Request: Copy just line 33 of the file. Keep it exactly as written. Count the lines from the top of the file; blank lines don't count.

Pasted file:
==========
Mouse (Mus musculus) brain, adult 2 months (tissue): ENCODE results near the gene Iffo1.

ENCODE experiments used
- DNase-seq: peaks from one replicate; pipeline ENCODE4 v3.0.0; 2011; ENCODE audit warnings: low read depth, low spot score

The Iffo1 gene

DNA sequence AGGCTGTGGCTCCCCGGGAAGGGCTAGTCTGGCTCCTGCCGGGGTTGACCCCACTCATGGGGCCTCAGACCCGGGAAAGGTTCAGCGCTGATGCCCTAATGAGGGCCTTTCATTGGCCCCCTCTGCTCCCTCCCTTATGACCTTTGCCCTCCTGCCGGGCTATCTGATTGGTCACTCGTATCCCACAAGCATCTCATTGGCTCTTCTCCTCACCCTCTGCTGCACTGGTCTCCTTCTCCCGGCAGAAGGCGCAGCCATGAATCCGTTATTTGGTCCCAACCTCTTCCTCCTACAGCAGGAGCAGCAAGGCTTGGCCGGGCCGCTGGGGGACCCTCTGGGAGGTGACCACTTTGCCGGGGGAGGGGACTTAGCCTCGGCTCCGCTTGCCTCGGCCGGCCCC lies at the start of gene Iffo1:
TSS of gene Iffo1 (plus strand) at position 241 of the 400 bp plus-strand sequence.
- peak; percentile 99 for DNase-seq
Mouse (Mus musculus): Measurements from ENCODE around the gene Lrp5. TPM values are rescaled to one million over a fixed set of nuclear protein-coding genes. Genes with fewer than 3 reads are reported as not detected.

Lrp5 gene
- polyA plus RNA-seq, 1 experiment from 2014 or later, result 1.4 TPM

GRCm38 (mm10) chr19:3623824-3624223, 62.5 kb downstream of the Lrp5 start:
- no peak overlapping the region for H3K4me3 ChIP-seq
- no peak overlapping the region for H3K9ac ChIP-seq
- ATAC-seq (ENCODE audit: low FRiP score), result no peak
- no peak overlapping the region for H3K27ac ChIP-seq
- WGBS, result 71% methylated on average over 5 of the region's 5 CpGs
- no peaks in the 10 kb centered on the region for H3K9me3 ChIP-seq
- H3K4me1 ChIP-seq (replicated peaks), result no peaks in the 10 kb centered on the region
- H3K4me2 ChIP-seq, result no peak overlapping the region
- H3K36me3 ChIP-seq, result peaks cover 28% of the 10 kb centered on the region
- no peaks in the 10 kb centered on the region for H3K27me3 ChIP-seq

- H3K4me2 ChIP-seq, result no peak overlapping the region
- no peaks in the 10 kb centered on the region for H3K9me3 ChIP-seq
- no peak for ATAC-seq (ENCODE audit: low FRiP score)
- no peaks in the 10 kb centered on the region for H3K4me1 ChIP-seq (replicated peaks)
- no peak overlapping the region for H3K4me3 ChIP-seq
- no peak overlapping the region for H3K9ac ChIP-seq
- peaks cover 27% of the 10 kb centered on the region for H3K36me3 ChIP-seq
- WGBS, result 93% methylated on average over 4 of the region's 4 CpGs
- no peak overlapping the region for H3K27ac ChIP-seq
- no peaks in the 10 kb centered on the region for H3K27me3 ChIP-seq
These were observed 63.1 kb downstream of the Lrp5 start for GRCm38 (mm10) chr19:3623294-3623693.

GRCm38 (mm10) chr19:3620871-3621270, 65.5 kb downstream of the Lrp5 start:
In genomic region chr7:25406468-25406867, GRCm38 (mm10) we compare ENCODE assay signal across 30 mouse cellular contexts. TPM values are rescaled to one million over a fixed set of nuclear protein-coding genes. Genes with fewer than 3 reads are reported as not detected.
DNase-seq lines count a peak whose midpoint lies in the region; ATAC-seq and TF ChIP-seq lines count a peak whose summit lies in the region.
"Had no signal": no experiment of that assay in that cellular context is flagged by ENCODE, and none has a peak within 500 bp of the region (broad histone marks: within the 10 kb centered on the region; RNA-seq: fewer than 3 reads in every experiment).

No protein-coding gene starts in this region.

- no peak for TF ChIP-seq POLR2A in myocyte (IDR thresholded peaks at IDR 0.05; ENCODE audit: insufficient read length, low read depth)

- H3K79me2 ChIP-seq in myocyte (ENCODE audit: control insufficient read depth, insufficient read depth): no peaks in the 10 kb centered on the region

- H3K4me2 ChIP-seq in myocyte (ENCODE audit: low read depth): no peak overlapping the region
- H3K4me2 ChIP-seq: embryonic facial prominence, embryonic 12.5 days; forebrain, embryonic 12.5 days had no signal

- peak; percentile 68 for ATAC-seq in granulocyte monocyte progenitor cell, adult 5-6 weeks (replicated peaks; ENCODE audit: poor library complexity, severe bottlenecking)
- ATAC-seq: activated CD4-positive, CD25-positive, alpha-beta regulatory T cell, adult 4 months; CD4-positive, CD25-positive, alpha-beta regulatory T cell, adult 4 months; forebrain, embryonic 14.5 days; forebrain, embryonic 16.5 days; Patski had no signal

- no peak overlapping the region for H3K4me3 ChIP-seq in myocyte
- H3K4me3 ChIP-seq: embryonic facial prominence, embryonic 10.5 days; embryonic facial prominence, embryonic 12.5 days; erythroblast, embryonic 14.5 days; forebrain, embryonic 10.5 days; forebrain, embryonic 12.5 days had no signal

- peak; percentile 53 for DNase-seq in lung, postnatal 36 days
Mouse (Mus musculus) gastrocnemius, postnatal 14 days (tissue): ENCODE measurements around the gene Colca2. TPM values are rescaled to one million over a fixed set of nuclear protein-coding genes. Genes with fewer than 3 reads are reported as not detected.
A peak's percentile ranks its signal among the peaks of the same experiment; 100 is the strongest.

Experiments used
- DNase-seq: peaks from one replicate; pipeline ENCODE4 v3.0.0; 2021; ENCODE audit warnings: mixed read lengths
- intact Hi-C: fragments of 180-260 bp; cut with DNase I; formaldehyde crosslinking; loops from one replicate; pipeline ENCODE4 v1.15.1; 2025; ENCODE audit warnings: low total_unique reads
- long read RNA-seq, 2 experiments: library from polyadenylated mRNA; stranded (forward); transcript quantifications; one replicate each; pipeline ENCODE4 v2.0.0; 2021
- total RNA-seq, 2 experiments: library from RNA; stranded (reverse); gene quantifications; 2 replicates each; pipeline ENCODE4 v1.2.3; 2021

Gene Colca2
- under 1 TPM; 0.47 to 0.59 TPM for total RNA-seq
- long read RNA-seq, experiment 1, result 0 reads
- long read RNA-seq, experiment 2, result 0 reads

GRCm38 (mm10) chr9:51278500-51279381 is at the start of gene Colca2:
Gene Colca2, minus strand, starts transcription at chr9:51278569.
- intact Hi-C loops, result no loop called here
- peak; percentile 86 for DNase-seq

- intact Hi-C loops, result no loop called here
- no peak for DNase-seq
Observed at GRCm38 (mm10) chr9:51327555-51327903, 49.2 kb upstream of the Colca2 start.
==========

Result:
GRCm38 (mm10) chr19:3620871-3621270, 65.5 kb downstream of the Lrp5 start: